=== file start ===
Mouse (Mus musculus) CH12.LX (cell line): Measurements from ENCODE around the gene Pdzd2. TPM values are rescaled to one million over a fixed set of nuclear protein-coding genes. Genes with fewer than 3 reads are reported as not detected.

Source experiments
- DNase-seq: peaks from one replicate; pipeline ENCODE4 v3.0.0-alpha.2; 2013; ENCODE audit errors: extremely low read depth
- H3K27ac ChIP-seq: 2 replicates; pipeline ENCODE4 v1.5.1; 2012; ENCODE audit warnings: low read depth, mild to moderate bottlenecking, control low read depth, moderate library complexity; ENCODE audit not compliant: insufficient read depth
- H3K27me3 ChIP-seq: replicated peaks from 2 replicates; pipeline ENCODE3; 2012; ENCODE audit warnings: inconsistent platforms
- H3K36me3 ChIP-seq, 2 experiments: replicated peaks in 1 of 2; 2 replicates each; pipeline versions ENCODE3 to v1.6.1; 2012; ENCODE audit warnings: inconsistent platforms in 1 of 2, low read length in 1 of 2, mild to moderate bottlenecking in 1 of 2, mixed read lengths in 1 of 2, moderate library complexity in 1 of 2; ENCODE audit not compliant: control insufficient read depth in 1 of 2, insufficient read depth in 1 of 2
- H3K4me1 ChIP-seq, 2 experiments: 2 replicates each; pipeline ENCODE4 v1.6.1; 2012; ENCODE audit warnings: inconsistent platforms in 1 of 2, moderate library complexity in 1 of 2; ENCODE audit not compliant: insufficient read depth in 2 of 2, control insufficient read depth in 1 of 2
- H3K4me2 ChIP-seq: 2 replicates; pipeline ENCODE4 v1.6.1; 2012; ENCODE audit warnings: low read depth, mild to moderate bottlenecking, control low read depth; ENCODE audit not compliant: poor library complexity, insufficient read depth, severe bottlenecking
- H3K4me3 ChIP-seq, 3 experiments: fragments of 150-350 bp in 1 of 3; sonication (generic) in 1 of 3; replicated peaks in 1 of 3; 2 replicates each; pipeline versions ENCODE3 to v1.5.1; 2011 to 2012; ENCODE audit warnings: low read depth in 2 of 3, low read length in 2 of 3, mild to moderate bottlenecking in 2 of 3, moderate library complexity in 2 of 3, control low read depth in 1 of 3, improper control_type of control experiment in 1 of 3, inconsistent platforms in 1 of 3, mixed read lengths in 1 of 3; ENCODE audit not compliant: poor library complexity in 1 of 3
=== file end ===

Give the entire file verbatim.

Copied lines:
Mouse (Mus musculus) CH12.LX (cell line): Measurements from ENCODE around the gene Pdzd2. TPM values are rescaled to one million over a fixed set of nuclear protein-coding genes. Genes with fewer than 3 reads are reported as not detected.

Source experiments
- DNase-seq: peaks from one replicate; pipeline ENCODE4 v3.0.0-alpha.2; 2013; ENCODE audit errors: extremely low read depth
- H3K27ac ChIP-seq: 2 replicates; pipeline ENCODE4 v1.5.1; 2012; ENCODE audit warnings: low read depth, mild to moderate bottlenecking, control low read depth, moderate library complexity; ENCODE audit not compliant: insufficient read depth
- H3K27me3 ChIP-seq: replicated peaks from 2 replicates; pipeline ENCODE3; 2012; ENCODE audit warnings: inconsistent platforms
- H3K36me3 ChIP-seq, 2 experiments: replicated peaks in 1 of 2; 2 replicates each; pipeline versions ENCODE3 to v1.6.1; 2012; ENCODE audit warnings: inconsistent platforms in 1 of 2, low read length in 1 of 2, mild to moderate bottlenecking in 1 of 2, mixed read lengths in 1 of 2, moderate library complexity in 1 of 2; ENCODE audit not compliant: control insufficient read depth in 1 of 2, insufficient read depth in 1 of 2
- H3K4me1 ChIP-seq, 2 experiments: 2 replicates each; pipeline ENCODE4 v1.6.1; 2012; ENCODE audit warnings: inconsistent platforms in 1 of 2, moderate library complexity in 1 of 2; ENCODE audit not compliant: insufficient read depth in 2 of 2, control insufficient read depth in 1 of 2
- H3K4me2 ChIP-seq: 2 replicates; pipeline ENCODE4 v1.6.1; 2012; ENCODE audit warnings: low read depth, mild to moderate bottlenecking, control low read depth; ENCODE audit not compliant: poor library complexity, insufficient read depth, severe bottlenecking
- H3K4me3 ChIP-seq, 3 experiments: fragments of 150-350 bp in 1 of 3; sonication (generic) in 1 of 3; replicated peaks in 1 of 3; 2 replicates each; pipeline versions ENCODE3 to v1.5.1; 2011 to 2012; ENCODE audit warnings: low read depth in 2 of 3, low read length in 2 of 3, mild to moderate bottlenecking in 2 of 3, moderate library complexity in 2 of 3, control low read depth in 1 of 3, improper control_type of control experiment in 1 of 3, inconsistent platforms in 1 of 3, mixed read lengths in 1 of 3; ENCODE audit not compliant: poor library complexity in 1 of 3